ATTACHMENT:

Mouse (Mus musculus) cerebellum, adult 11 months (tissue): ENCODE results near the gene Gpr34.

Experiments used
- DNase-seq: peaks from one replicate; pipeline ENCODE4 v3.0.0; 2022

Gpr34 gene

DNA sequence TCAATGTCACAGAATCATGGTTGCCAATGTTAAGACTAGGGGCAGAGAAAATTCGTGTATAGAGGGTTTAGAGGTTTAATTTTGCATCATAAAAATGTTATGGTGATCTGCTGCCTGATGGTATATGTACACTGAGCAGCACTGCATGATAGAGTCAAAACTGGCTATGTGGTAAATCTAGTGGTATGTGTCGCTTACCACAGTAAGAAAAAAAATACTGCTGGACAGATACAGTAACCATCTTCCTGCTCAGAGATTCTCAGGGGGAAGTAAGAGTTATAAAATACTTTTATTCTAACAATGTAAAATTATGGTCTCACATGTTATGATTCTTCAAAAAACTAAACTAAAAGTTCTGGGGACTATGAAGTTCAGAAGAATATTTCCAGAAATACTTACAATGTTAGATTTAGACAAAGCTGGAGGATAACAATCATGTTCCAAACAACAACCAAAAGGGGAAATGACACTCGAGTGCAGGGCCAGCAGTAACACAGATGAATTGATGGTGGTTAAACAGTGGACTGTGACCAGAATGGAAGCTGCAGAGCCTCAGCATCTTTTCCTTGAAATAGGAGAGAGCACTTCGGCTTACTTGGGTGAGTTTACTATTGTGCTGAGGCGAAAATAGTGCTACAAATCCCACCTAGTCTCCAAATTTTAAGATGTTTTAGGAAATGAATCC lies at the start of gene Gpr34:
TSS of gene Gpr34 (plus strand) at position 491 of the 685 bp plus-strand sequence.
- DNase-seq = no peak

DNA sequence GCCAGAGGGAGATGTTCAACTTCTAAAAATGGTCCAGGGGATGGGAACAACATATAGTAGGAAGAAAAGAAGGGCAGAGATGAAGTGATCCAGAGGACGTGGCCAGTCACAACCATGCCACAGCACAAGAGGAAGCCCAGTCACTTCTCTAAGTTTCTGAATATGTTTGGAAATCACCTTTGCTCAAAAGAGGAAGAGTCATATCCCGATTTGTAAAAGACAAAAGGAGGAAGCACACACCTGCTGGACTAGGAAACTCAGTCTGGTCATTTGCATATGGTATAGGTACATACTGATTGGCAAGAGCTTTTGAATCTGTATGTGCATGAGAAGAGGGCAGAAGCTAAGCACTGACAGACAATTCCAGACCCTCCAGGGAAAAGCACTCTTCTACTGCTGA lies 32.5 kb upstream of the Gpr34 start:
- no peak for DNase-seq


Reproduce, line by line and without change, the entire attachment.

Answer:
Mouse (Mus musculus) cerebellum, adult 11 months (tissue): ENCODE results near the gene Gpr34.

Experiments used
- DNase-seq: peaks from one replicate; pipeline ENCODE4 v3.0.0; 2022

Gpr34 gene

DNA sequence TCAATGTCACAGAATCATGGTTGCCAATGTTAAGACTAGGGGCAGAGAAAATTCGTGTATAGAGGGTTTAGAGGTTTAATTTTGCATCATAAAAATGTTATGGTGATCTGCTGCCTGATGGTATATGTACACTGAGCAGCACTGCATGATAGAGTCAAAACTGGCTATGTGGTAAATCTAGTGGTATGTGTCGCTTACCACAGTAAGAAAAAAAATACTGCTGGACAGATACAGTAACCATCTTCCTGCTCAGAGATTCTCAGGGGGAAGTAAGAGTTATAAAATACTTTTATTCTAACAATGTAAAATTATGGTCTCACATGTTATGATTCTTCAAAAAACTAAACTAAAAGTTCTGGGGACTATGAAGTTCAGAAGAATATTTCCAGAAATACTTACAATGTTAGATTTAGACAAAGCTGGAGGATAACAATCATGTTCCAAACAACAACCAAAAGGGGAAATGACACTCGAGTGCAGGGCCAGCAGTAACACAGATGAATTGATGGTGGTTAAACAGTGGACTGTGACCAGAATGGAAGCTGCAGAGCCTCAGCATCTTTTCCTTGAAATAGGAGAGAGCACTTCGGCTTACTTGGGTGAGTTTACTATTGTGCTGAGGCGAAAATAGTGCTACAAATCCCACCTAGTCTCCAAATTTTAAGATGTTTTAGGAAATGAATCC lies at the start of gene Gpr34:
TSS of gene Gpr34 (plus strand) at position 491 of the 685 bp plus-strand sequence.
- DNase-seq = no peak

DNA sequence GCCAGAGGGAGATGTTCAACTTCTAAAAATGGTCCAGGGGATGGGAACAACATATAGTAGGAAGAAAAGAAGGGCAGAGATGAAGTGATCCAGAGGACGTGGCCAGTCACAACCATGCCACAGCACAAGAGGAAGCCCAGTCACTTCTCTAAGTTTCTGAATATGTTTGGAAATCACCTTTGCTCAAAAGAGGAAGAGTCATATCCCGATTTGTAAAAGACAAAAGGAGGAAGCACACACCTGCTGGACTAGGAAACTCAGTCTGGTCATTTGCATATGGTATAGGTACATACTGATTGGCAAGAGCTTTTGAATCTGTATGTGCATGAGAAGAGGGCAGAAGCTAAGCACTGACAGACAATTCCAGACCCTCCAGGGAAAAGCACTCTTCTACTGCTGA lies 32.5 kb upstream of the Gpr34 start:
- no peak for DNase-seq